With the University of Venda matter, the Commission for Gender Equality provided a report with recommendations, and the High Court, in May, did not set it aside but blinded certain things in it. One of the recommendations is that the Minister must act in line with sexual harassment policies.

This is a motivation for why action cannot take place but yet we speak against GBV. We are always presented with why actions cannot be taken against perpetrators of sexual harassment and GBV. If this is going to be a pattern, it means that there will never be any intervention in any university.

Ms J Mananiso (ANC) acknowledged and commanded Prof Phendla for breaking the silence on the matter of sexual harassment. She believed that the presentation was an indication that there was a lack of political will to ensure that the right thing was done. We are not worried about the Minister regarding the execution of his duties but rather the brand of DHET in dealing with sexual harassment matters in higher education institutions.

If nothing is done at SMU, it will send a very distasteful message. She advised the Minister to take a decision to deal with these matters. In this country there are reports about people being sexually harassed for marks and so on. If we don’t take any decision regarding what is happening at SMU, it will give the wrong message that we are not serious and committed to deal with unethical conduct and behaviour in these particular institutions.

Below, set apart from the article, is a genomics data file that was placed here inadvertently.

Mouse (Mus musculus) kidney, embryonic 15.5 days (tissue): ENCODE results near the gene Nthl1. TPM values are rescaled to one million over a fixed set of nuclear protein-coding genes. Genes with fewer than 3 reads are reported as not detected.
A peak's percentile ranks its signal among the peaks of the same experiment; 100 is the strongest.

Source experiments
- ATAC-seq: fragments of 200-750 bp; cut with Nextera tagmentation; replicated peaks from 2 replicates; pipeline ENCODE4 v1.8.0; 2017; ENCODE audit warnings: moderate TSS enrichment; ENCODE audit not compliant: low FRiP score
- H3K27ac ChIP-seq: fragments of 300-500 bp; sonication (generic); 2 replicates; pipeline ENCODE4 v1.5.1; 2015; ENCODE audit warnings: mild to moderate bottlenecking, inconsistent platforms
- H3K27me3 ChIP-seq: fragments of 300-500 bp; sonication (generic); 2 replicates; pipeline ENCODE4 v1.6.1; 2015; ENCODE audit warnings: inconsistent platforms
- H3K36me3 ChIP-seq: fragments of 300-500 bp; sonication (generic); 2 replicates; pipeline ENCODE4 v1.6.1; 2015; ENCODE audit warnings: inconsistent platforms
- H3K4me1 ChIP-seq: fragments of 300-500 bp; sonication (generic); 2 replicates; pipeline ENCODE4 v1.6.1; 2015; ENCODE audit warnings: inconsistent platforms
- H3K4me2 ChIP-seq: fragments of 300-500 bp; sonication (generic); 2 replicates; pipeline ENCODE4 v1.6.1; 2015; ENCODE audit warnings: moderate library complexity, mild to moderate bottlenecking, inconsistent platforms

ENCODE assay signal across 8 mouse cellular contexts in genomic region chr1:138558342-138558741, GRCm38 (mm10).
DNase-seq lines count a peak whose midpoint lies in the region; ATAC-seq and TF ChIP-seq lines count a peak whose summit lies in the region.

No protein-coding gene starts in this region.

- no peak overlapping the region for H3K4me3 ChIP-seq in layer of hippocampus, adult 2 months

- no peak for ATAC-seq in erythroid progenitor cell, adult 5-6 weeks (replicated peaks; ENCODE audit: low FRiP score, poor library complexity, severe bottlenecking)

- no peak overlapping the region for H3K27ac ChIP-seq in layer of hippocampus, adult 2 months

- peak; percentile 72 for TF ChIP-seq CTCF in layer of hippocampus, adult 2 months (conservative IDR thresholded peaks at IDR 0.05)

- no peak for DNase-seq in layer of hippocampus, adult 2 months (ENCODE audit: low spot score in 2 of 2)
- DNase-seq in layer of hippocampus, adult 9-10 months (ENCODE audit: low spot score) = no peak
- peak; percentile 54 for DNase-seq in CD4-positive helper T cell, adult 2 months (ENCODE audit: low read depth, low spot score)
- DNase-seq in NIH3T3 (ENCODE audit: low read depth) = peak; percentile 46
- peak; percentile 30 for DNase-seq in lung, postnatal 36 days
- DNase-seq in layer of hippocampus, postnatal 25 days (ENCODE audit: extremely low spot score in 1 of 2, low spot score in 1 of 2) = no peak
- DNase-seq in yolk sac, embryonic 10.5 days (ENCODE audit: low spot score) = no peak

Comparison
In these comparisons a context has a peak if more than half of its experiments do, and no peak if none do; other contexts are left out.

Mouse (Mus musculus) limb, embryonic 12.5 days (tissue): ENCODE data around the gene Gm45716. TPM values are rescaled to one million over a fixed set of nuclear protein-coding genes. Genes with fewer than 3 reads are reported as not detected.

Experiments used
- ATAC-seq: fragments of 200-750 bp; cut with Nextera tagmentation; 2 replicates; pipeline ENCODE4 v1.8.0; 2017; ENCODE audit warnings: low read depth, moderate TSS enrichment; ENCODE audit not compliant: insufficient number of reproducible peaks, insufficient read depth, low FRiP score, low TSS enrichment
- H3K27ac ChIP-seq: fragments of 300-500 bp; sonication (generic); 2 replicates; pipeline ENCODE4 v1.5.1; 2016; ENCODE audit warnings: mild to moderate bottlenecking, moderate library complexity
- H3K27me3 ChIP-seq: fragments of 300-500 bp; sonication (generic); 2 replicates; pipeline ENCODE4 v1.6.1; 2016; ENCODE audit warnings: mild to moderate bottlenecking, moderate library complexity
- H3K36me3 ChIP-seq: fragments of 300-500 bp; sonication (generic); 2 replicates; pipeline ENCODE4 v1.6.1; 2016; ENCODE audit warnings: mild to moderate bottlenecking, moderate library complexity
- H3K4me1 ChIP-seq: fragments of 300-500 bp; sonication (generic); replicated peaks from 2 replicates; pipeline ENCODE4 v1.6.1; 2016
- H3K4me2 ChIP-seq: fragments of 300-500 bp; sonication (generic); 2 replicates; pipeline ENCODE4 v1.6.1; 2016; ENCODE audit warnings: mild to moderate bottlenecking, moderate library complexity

It is not business as usual, decisions must be taken by the political leadership to protect people from these unjust acts.

Ms N Mkhatshwa (ANC) acknowledged the Chairpersons vigour on dealing with the SMU and the University of Venda matters and attempting to root out GBV in our universities.

She had the privilege of visiting the University of Venda through SASCO and she was concerned with the state of the institution. In a second visit, she went as an MP to look at the state of readiness for the 2020 academic year and the infrastructure. It was concerning that large amounts of money were sent to the university for development and to fairly compete with the historically white universities.

Looking at Higher Education, there is room for the Minister and the Department to intervene on these matters. The Department needs to hasten their response and put an end to this behaviour – we do not even know the extent to which the damage has been done at SMU.

Professor Mbati should not have been hired without being properly cleared of the sexual harassment allegations. No one is going to feel comfortable working in an environment where there is uncertainty on whether someone has sexually violated a colleague.